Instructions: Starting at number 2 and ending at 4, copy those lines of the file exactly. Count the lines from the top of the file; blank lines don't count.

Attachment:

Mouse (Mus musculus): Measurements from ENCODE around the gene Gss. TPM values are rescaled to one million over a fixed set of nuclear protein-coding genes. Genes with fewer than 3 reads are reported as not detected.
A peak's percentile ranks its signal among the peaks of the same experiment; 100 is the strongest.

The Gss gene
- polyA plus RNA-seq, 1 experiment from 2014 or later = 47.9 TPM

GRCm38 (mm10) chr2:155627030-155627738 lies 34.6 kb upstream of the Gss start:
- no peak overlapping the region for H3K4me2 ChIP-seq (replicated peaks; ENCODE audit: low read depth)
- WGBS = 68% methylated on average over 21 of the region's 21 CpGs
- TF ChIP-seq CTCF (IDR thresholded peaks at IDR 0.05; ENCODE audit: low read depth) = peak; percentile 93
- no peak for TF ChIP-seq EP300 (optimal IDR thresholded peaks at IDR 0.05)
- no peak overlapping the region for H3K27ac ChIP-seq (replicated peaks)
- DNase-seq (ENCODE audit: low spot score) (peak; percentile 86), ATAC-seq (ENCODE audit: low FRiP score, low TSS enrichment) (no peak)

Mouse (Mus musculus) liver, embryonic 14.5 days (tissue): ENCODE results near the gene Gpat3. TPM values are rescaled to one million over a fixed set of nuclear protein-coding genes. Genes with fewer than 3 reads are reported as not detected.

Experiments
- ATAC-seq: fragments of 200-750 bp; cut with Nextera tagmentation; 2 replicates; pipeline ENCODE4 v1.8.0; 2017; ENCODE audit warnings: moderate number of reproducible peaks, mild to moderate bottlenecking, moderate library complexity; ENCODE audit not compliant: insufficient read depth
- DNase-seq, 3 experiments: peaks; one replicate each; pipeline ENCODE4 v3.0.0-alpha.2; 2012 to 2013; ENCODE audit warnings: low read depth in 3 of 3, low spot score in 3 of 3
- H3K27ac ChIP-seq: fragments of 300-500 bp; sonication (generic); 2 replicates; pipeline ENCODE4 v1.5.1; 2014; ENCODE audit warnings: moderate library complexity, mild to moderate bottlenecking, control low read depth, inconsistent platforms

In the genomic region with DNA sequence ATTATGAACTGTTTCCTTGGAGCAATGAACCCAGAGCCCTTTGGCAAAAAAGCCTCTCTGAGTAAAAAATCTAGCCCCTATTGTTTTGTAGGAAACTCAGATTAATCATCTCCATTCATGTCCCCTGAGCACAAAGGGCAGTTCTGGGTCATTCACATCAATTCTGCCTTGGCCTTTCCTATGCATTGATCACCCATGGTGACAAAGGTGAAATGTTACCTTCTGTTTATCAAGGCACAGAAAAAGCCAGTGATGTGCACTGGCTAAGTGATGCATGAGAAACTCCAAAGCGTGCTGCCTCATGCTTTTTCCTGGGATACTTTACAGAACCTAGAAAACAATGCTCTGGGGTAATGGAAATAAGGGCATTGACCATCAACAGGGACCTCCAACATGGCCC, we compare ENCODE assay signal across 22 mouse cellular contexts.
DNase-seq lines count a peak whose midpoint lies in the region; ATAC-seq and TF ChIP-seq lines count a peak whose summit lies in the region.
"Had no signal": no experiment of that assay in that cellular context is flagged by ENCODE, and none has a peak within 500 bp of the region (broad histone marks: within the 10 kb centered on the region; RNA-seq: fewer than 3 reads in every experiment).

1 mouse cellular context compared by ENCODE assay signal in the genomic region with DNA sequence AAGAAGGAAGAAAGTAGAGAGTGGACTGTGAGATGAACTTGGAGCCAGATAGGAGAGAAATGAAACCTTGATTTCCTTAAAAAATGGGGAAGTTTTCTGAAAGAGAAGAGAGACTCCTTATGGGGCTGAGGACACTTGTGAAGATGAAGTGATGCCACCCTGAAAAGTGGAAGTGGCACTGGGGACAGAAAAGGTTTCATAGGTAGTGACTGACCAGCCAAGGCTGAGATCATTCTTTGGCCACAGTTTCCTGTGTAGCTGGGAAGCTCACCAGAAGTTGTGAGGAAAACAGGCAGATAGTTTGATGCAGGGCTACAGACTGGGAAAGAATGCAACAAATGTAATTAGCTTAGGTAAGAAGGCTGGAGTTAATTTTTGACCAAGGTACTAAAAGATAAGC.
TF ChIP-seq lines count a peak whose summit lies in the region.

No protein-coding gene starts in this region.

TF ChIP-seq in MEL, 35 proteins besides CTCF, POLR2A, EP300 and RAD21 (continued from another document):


A peak's percentile ranks its signal among the peaks of the same experiment; 100 is the strongest.

The Gss gene
- polyA plus RNA-seq, 1 experiment from 2014 or later = 47.9 TPM